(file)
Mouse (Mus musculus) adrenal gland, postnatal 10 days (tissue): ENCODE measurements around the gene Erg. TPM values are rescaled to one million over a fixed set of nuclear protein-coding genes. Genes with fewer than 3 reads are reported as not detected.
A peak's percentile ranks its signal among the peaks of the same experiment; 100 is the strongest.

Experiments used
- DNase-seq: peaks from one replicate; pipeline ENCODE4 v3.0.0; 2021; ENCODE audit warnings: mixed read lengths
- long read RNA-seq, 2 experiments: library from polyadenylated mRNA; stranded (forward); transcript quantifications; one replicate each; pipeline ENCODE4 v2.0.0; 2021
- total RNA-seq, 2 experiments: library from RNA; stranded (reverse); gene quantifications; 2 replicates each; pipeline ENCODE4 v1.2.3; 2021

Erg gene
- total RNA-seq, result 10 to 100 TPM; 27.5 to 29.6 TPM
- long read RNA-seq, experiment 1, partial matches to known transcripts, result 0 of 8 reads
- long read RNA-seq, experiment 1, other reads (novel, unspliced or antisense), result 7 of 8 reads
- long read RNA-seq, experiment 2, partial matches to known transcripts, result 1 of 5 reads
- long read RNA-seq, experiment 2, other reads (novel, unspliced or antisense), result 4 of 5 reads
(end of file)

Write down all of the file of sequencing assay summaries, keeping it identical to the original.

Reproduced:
Mouse (Mus musculus) adrenal gland, postnatal 10 days (tissue): ENCODE measurements around the gene Erg. TPM values are rescaled to one million over a fixed set of nuclear protein-coding genes. Genes with fewer than 3 reads are reported as not detected.
A peak's percentile ranks its signal among the peaks of the same experiment; 100 is the strongest.

Experiments used
- DNase-seq: peaks from one replicate; pipeline ENCODE4 v3.0.0; 2021; ENCODE audit warnings: mixed read lengths
- long read RNA-seq, 2 experiments: library from polyadenylated mRNA; stranded (forward); transcript quantifications; one replicate each; pipeline ENCODE4 v2.0.0; 2021
- total RNA-seq, 2 experiments: library from RNA; stranded (reverse); gene quantifications; 2 replicates each; pipeline ENCODE4 v1.2.3; 2021

Erg gene
- total RNA-seq, result 10 to 100 TPM; 27.5 to 29.6 TPM
- long read RNA-seq, experiment 1, partial matches to known transcripts, result 0 of 8 reads
- long read RNA-seq, experiment 1, other reads (novel, unspliced or antisense), result 7 of 8 reads
- long read RNA-seq, experiment 2, partial matches to known transcripts, result 1 of 5 reads
- long read RNA-seq, experiment 2, other reads (novel, unspliced or antisense), result 4 of 5 reads